Philippine Health Insurance Corp. (PhilHealth) senior executives have been asked to submit their courtesy resignation as the “fastest” way to initiate the reorganization of the corruption-tainted State firm, Malacañang said Friday.
Presidential spokesman Harry Roque said the Palace supports the initiative of PhilHealth president Dante Gierran in seeking the courtesy resignation of these PhilHealth officials give his limited time to clean up the state firm.
Gierran, former National Bureau of Investigation chief, was earlier given by President Duterte until December to fix the mess in PhilHealth, including suspend, terminate, and file cases against those involved in irregularities.
“Atty. Gierran knows that he does not have much time. That’s why I think it was important for him to request that all the senior executives to file their courtesy resignation because that’s the fastest way that he can reorganize,” Roque said over CNN Philippines.
“We support this initiative of Atty. Gierran. We’re confident he will have a very good information that will guide him on whose resignation to accept,” he said.
Roque said they also hope Gierran will be guided by the findings of the inquiries made by the Senate as well as the task force led by the Department of Justice.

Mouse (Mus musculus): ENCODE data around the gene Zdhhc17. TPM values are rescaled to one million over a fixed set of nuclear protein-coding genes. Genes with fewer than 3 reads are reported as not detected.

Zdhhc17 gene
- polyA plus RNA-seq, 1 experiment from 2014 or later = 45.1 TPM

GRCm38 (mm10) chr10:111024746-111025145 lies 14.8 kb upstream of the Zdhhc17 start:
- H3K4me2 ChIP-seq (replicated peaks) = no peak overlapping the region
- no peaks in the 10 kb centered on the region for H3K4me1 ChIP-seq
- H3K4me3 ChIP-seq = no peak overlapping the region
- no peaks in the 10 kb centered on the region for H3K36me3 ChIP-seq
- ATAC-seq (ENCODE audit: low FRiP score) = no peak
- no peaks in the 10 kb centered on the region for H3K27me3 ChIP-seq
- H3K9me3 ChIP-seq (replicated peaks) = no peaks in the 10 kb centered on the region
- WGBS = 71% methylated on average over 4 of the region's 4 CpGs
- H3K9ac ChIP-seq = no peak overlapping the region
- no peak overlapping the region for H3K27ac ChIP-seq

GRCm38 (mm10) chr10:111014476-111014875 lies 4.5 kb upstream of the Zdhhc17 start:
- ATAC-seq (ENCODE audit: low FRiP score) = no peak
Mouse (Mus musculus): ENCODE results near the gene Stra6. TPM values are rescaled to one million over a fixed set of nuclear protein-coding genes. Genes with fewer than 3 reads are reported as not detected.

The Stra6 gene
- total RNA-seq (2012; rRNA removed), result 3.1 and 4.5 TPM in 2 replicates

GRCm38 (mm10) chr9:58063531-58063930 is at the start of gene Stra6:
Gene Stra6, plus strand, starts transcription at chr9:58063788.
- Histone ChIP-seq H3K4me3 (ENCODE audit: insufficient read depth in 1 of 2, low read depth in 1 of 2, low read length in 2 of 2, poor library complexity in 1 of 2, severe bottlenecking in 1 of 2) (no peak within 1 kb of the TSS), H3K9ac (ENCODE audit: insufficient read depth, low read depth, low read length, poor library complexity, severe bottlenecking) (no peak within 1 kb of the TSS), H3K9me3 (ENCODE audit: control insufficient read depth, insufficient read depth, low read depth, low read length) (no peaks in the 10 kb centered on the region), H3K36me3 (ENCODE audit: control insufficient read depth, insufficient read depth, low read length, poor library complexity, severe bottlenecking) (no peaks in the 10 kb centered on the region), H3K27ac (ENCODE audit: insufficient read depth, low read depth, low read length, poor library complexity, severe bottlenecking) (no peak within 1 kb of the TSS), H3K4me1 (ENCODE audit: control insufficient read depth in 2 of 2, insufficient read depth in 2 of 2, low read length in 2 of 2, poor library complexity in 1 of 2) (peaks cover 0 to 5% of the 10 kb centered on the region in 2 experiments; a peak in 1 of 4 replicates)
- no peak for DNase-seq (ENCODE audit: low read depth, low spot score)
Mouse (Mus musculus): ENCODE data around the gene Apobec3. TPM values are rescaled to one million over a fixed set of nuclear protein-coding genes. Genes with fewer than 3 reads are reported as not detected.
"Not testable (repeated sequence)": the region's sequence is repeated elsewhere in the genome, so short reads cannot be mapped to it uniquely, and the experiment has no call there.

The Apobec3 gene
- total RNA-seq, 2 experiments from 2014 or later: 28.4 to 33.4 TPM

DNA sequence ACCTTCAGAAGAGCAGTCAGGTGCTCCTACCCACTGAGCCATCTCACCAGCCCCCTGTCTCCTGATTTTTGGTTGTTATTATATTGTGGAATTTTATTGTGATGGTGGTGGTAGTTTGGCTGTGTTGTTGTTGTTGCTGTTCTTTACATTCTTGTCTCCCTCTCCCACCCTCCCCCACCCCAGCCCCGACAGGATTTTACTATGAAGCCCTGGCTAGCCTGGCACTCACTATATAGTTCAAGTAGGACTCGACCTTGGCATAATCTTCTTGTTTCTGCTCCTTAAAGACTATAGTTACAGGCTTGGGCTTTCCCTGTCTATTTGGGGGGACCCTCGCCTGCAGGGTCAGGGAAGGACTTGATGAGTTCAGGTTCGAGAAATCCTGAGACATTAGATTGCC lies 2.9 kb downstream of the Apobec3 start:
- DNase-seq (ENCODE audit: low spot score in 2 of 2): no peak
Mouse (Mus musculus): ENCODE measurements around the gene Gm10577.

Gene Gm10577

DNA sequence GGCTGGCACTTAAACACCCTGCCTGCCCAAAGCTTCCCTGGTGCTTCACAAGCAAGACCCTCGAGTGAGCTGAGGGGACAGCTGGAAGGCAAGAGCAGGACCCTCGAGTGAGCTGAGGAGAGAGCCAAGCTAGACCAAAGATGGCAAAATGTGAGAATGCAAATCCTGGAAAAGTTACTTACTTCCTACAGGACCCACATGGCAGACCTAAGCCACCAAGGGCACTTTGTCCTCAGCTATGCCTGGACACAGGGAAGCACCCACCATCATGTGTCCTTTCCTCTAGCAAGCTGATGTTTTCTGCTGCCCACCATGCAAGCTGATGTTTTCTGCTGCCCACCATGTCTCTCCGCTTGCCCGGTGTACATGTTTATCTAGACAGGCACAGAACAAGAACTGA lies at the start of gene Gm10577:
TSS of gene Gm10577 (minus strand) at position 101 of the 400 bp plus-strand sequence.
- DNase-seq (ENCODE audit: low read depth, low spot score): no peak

The task force earlier recommended the filing of administrative and criminal complaints against former PhilHealth president Ricardo Morales and several other high ranking officials over alleged anomalies. The recommendation has been endorsed by the President.
In his televised address Monday night, the President bared plan to ask Congress to abolish PhilHealth as a “surgical move” to address corruption allegations.
Instead of privatizing PhilHealth, Duterte proposed the creation of a new agency to replace the graft-ridden State corporation.
Roque, in his remarks on television, said he also disagreed with the privatization of PhilHealth because it goes against the principle of universal health care.
“Universal health care is distinguished from private health insurance because it is the discharge of state obligation to protect eh right to health,” he said.
“It is a commitment although members would have to pay their dues. In reality, the dues will not be enough and the balance will of course be paid for by government. That’s why i think the concept of privatization is simply antithetical and inconsistent with the concept of universal health care,” he added.
Roque recalled that when he authored the original Universal Health Care bill in Congress, he proposed the creation of the National Health Service to replace PhilHealth. His version of the bill, however, was not included in the final legislation approved by the two houses of Congress.
“All of this could have been avoided if the original version of my bill was followed simply to abolish PhilHealth and replace it with the National Health Service,” he said.